Junkyard Find: 1986 Peugeot 505 S
There was a time when Peugeots— mostly 504s but the occasional 404 as well— were quite common in American self-service junkyards. Back in the early 1990s, when I owned a free 504, you could count on finding junkyard parts at every good-sized U-Wrench-It in Northern California, and as recently as the late 2000s I found the occasional 504 and even this 404. Nowadays, though, all you’re going to see is 505s and 405s, from the final years of Peugeot’s North American presence, and they’re sufficiently rare that we’ve seen just this 405 in this series prior to today. However, a few 505s managed to soldier on for a couple decades after Peugeot fled back across the Atlantic (or at least managed to survive in storage for that time), and I found this ’86 in a San Francisco Bay Area wrecking yard earlier this year.
This one had a 2013 San Francisco residential parking permit, from the exceptionally-nightmarish-to-find-parking-even-by-SF-standards Inner Sunset neighborhood. The car probably got towed for having its front bumper 7/16″ into a red zone, and the owner couldn’t afford the $1,800 in impound fees (I’m exaggerating, but not as much as you might think) to get his or her Peugeot back.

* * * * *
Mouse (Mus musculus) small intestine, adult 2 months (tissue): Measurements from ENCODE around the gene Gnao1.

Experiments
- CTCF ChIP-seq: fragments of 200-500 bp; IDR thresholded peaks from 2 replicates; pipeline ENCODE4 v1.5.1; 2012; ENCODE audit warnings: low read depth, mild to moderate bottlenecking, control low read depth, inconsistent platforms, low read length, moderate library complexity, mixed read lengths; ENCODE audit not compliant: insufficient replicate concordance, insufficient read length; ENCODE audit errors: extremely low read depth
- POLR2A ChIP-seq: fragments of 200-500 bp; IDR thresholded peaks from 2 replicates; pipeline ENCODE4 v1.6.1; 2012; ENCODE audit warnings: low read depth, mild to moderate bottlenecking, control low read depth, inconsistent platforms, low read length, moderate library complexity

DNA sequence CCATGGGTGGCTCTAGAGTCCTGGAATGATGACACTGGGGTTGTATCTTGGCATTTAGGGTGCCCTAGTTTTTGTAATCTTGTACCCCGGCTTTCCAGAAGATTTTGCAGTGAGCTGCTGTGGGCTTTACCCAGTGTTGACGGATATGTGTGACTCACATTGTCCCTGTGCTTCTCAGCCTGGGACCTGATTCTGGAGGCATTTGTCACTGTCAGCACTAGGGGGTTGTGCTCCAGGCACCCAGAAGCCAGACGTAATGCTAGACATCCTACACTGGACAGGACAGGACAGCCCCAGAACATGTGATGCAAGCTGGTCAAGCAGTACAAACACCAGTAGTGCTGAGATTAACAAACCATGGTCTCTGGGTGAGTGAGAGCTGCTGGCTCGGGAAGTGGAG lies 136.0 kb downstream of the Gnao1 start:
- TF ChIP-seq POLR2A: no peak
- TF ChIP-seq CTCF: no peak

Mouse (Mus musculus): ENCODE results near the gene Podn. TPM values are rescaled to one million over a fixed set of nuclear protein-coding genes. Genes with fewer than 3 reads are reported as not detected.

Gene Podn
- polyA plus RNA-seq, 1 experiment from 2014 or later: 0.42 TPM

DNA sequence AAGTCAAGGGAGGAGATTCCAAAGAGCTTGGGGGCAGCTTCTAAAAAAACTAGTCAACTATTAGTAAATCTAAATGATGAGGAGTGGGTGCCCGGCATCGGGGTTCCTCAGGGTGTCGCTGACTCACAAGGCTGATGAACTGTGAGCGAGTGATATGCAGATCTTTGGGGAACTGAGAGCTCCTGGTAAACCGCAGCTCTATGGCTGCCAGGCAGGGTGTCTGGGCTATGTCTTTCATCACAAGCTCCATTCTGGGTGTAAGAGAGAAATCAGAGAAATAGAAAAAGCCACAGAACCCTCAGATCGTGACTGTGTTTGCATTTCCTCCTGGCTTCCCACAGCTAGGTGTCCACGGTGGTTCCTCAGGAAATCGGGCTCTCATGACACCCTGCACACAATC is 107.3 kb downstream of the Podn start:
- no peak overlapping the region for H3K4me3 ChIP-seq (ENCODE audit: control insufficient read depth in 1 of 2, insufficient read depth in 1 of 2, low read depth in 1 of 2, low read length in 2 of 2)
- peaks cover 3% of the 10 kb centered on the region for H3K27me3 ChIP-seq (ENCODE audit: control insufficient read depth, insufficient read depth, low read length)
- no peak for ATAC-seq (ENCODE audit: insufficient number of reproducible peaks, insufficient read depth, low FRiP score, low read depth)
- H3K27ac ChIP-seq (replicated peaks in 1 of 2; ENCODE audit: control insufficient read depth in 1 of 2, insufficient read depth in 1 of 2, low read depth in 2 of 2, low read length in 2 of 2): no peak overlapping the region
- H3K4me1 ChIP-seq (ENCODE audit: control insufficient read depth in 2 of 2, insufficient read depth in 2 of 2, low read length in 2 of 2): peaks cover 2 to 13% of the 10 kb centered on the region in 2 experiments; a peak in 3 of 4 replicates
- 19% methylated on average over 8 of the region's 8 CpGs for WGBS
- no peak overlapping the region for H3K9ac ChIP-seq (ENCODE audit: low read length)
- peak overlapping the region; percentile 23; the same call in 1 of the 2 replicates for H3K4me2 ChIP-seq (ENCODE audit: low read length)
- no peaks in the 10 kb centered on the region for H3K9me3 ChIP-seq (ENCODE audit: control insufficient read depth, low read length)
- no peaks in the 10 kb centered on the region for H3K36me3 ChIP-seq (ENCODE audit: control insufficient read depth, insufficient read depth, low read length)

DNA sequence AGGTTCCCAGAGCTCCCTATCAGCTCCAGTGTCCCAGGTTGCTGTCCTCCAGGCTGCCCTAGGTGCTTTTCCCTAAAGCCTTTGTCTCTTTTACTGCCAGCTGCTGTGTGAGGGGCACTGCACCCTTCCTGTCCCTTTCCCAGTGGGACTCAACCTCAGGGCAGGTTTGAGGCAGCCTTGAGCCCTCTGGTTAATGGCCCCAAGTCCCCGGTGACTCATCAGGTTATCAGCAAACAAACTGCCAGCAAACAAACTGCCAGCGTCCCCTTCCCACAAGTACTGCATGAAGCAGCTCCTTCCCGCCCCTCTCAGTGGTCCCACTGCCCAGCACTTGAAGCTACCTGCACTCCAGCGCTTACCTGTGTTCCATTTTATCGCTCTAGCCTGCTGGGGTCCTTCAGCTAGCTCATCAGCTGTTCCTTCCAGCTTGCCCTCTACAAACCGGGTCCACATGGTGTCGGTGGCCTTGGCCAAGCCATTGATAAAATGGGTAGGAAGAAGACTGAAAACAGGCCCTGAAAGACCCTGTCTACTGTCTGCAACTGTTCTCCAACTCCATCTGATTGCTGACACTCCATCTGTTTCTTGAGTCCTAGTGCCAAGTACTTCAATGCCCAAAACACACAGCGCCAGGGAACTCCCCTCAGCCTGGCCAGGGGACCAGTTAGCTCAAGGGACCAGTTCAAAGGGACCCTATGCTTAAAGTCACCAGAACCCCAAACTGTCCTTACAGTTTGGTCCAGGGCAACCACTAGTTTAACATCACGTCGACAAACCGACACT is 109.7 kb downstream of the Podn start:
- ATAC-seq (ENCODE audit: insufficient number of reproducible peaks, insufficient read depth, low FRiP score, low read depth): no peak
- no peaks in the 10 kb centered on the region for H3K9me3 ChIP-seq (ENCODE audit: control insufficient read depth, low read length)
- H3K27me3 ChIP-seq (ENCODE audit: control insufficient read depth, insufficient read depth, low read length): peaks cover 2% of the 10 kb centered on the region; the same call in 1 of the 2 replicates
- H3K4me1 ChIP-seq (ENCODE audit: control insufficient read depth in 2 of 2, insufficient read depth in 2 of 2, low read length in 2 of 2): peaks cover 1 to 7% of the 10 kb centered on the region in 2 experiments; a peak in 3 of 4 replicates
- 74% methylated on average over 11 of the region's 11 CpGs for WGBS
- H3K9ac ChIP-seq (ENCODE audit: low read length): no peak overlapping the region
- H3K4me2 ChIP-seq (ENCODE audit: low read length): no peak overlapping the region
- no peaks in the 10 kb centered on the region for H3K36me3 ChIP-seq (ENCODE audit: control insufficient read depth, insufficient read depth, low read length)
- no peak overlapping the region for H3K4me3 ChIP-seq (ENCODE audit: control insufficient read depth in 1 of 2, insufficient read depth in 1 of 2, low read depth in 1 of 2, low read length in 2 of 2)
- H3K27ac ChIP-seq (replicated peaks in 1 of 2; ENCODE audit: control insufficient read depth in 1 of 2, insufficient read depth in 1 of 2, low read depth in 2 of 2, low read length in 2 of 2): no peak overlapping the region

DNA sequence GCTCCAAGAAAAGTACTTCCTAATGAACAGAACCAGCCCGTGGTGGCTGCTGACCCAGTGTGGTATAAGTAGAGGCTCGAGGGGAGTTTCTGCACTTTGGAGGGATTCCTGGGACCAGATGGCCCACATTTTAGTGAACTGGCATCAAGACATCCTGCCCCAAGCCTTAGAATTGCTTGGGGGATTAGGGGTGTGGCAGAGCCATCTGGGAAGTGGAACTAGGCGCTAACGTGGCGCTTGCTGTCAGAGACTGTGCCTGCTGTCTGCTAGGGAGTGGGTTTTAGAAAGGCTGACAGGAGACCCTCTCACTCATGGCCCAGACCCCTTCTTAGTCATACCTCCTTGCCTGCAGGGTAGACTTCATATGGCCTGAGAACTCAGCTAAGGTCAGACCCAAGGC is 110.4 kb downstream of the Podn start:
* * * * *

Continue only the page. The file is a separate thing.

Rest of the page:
162,862 miles for this car, which is pretty good by mid-80s standards.
Peugeots of the 1970s and 1980s were very pleasant cars to drive, much more comfortable than any competition anywhere in their price range, but getting parts for the all-too-frequent breakdowns was tough. Yes, Europeans, we know the 505 was considered a fairly reliable car over there.
How many rearview-mirror decorations go to the Crusher each year?
Nothing else feels like it.
You could still buy a new 504 in Argentina when this ad came out, but the 505 got more sax. And mimes.
Murilee Martin is the pen name of Phil Greden, a writer who has lived in Minnesota, California, Georgia and (now) Colorado. He has toiled at copywriting, technical writing, junkmail writing, fiction writing and now automotive writing. He has owned many terrible vehicles and some good ones. He spends a great deal of time in self-service junkyards. These days, he writes for publications including Autoweek, Autoblog, Hagerty, The Truth About Cars and Capital One.
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